During the Boston Marathon on April 15, 2013, two pressure cooker bombs exploded, killing 3 people and injuring an estimated 264 others. Analysts from the FBI combed over surveillance video and released the images of two suspects—brothers Dzhokhar and Tamerlan Tsarnaev. A massive manhunt ensued to find these terrorists. A gunfight in the streets of a Boston suburb resulted in the death of Tamerlan, while the police apprehended the other brother later. Since the brothers were Muslims, their religion dictated that the body of Tamerlan should be buried in a white shroud within 24 hours of death. However, because of the public outrage created over the bombing, no cemetery was willing to bury the body of Tamerlan.
That’s when Martha Mullen stepped in to help. Mullen said she was at a Starbucks when she heard a radio news report about the difficulty finding a burial spot for Tamerlan. Mullen, a committed Christian, said, “My first thought was Jesus said ‘love your enemies.’” Then she had an epiphany, "I thought someone ought to do something about this–and I am someone." Mullen placed several phone calls and found a Muslim cemetery in Virginia that would accept the remains of Tamerlan.
As you might imagine, Mullen was scorned and vilified by angry protestors. Despite the persecution, Mullen told a reporter from NPR, “Jesus tells us in the parable of the Good Samaritan to love your neighbor as yourself. And your neighbor is not just someone you belong with but someone who is alien to you. If I'm going to live my faith, then I'm going to do that which is uncomfortable.”1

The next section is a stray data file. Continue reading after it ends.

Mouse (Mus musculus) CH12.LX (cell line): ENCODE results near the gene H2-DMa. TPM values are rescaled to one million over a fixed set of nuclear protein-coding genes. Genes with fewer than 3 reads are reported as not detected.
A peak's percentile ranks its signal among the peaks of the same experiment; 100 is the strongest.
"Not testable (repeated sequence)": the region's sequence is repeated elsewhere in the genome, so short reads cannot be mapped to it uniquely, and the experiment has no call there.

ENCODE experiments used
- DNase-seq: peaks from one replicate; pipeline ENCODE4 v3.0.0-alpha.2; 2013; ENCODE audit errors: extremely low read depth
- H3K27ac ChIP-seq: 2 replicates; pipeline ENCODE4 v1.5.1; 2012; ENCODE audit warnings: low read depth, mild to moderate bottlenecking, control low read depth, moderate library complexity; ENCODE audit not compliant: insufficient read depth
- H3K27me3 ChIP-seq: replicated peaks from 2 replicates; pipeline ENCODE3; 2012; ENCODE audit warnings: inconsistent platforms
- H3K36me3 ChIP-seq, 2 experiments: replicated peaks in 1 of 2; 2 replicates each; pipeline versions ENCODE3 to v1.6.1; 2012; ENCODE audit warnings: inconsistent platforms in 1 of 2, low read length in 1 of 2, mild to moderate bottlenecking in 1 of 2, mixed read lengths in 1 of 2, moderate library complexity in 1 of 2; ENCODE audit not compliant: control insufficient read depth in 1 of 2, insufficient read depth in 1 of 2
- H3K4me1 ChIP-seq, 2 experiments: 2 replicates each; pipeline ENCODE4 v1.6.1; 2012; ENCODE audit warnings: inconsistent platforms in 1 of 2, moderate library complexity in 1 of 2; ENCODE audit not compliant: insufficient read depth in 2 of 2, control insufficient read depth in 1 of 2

The example of Martha Mullen living out her faith just goes to show the radical nature of the Gospel. Extending grace to those that have wronged us goes totally against human nature and the desire for retaliation. But grace is the only thing that can stop the cycle of hate and show a supernatural alternative.
In Romans 12:25 Paul wrote, “To the contrary, “if your enemy is hungry, feed him; if he is thirsty, give him something to drink; for by so doing you will heap burning coals on his head.” What did Paul mean with that strange imagery? The phrase “heap burning coals upon his head” referred to an ancient Egyptian custom. When a person wanted to demonstrate public contrition, he would carry on his head a pan of burning coals to represent the burning pain of his shame and guilt.2 The point being that when show grace to an enemy we are more apt to lead him to repentance over his evil deeds than if we return with uppercut of revenge.
We live in a world of un-grace so when we show Christ-like love to an enemy it seems so scandalous. That’s because grace is God’s way of disarming hostile hearts. Grace eradicates the virus of hate, baffles our enemies, defies logic, breaks down barriers and produces tears of repentance. Unmerited, undeserved, unexpected, grace is God’s most intoxicating fragrance to woo sinners to Himself. As Gordon MacDonald said, “The world can do almost anything as well or better than the Church. You need not be a Christian to build houses, feed the hungry, or heal the sick. There is only one thing the world cannot do. It cannot offer grace.”3
1. Audie Cornish, "The Search Is Over: Boston Bombing Suspect Has Been Buried," NPR News, All Things Considered, 10 May 2013, <http://www.npr.org/templates/story/story.php?storyId=182938654> accessed 15 October 2013.
2. John MacArthur, The MacArthur New Testament Commentary: Romans 9-16 (Chicago, IL: Moody Press, 1994), 203.
3. Gordon MacDonald, quoted by Philip Yancey, What's So Amazing About Grace? (Grand Rapids, MI: Zondervan, 1997), 15.